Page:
This is the first part of a series on the topic of mental mistakes, thinking errors that we make on a daily basis. Read the others here.
How frequently would you guess car accidents occur?
To make this kind of judgement, you’re not going to try to count the number of car accidents you’ve seen over a 24 hour period then use some sort of complicated mental algorithm to expand that number into a general frequency. That would be mentally exhausting.
Instead, you’re going to use a shortcut. You’re going to make an educated guess, and more than likely, you’re going to be very wrong.
We make hundreds of mistakes like this on a daily basis, mistakes than can be attributed to mental biases or cognitive errors. Understanding them further can provide some insight into various aspects of our lives such as:
- How the media shapes your perception of the world
- Why you can’t accurately estimate the frequency of seven-letter words that have “n” in the sixth position
To understand these items and more, we have to take an insider look at one of the most common cognitive errors we make on a daily basis – the Availability Heuristic.
Let’s get back to the car accident example mentioned at the beginning. What kinds of experiences could impact your ability to estimate the number of car accidents that occur on a daily basis?
You probably could guess this one – car accidents themselves.
This is a classic example of something referred to as the Availability Heuristic. In short, if something is easier for you to remember, you’ll mistakenly think it happens at a higher frequency. In our example above, if you’ve been in a car accident recently, you will judge them as happening more frequently than someone else that’s accident free.
Don’t believe me? Let’s take a look at a more surprising example.
Amos Tverksy and Daniel Kahneman ran a simple experiment in which participants were asked to estimate the frequency of seven-letter words that have “n” in the sixth position and compare that to seven-letter words ending in “ing”. As a group, they estimated the latter occurring more frequently than the former.
Take a moment to consider that proposition.
If you think carefully, you’ll realize it’s not possible. Every seven-letter word that ends in “ing” also has “n” in the sixth position. Our ability to recall the frequency of seven-letter words ending in “ing” far outweighs our ability to recall seven-letter words with “n” in the sixth position. Since one is easier to recall in our memory, we estimate it occurs more frequently in the wild.
This bias has several downsides as you might imagine. The main downside being that you overestimate the occurrence of some actions (like car accidents) and underestimate the occurrence of others (like diseases). This leads to public misunderstanding as Shane Parrish explains on Farnam Street:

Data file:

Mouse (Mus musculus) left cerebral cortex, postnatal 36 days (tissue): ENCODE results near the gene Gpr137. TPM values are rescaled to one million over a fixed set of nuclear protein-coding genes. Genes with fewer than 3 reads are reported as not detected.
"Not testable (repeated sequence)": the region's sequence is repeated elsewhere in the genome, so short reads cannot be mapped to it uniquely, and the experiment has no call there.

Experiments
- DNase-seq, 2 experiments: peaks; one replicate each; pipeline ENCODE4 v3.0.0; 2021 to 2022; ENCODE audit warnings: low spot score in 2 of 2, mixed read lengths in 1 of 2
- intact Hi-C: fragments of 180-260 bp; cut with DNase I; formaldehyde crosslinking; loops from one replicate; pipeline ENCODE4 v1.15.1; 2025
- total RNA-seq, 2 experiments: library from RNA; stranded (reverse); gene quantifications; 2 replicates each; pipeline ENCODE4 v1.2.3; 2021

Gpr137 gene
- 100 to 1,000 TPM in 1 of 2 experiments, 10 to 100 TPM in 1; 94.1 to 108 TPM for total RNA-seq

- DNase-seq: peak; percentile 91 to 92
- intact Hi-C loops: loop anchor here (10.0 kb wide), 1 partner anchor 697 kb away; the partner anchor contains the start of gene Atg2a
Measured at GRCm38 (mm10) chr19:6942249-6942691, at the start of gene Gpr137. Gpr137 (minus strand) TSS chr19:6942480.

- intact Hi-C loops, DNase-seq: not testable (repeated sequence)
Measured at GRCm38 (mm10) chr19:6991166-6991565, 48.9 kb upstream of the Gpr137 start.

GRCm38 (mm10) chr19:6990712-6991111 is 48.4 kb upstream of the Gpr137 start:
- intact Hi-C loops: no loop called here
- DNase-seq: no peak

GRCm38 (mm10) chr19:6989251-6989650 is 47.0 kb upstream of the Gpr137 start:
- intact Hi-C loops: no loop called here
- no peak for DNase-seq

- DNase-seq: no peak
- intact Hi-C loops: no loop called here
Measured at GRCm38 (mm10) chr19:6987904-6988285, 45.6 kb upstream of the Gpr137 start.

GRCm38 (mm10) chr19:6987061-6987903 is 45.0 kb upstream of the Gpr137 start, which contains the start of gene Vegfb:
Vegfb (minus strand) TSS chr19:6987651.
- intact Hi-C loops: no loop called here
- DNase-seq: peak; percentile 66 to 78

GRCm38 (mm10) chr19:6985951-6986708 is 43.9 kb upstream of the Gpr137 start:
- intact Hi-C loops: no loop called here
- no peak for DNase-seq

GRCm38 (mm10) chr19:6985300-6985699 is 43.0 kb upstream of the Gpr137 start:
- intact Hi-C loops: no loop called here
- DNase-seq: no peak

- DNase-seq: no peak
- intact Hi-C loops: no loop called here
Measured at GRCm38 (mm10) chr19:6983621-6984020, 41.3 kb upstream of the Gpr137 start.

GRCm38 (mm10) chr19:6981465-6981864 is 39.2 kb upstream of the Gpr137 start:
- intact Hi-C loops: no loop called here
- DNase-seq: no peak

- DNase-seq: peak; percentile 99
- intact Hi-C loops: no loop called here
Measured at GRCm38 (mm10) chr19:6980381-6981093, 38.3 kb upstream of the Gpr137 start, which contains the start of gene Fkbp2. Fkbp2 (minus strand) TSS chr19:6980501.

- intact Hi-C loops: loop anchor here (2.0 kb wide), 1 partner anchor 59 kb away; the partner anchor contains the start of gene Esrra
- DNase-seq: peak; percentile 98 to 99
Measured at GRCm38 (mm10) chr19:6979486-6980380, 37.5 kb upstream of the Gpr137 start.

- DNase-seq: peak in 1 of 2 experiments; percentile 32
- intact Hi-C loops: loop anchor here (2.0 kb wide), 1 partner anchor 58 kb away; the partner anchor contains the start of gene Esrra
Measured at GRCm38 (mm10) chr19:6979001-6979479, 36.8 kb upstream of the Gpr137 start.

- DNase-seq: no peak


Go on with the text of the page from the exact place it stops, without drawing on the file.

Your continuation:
A 1982 study (Slovic, Fischhoff, and Lichtenstein) found that people estimate that accidents cause as many deaths as do diseases. Accidents are easier to recall than diseases, many of which receive little or no publicity. In fact, diseases cause 16 times as many deaths as do accidents.
16 times as many deaths! That’s a pretty huge mental error.
The Availability Heuristic also helps to form our opinions of restaurants, hotels, and other businesses and explains why our thoughts are so heavily influenced by mass media. Kahneman explains in his book Thinking Fast and Slow:
People tend to assess the relative importance of issues by the ease with which they are retrieved from memory—and this is largely determined by the extent of coverage in the media.
If the media is constantly covering drug busts, shootings, murders, and the like, those instances appear more frequently in our memory. As a result, we tend to think they occur more often than they actually do.
This can work the opposite way as well with less frequent memories leading us to hypothesize something has a lower rate of occurrence overall.
Los Angeles professor Craig Fox illustrated how this can work during class evaluations. He divided the class into two groups. On the evaluation form, one group of students was asked to provide two critical pieces of feedback. The other group was asked to provide ten feedback items.
Who do you think gave Fox the higher rating as a professor?
The group that was asked for ten areas of improvement.
When they sat down to create their list of ten items, they were quickly stumped. As a result, they estimated that Fox had fewer flaws overall leading to higher ratings. Meanwhile, their counterparts quickly rattled off two areas of improvement and gave Fox a lower rating as a result. It’s the Availability Heuristic in reverse.
It’s hard to imagine that our thinking is shaped so easily by recency and frequency. As we’ll see, this is a result of how your brain catalogs and retrieves hundreds of thousands of bits of information on a daily basis.
How Your Brain Stores information
If you were to store tupperware in your house, you’re more than likely going to put it alongside other tupperware. That way, when you want a piece of tupperware, you know it’s all in one spot, regardless of whether it has a red top or yellow top or if it’s large or small.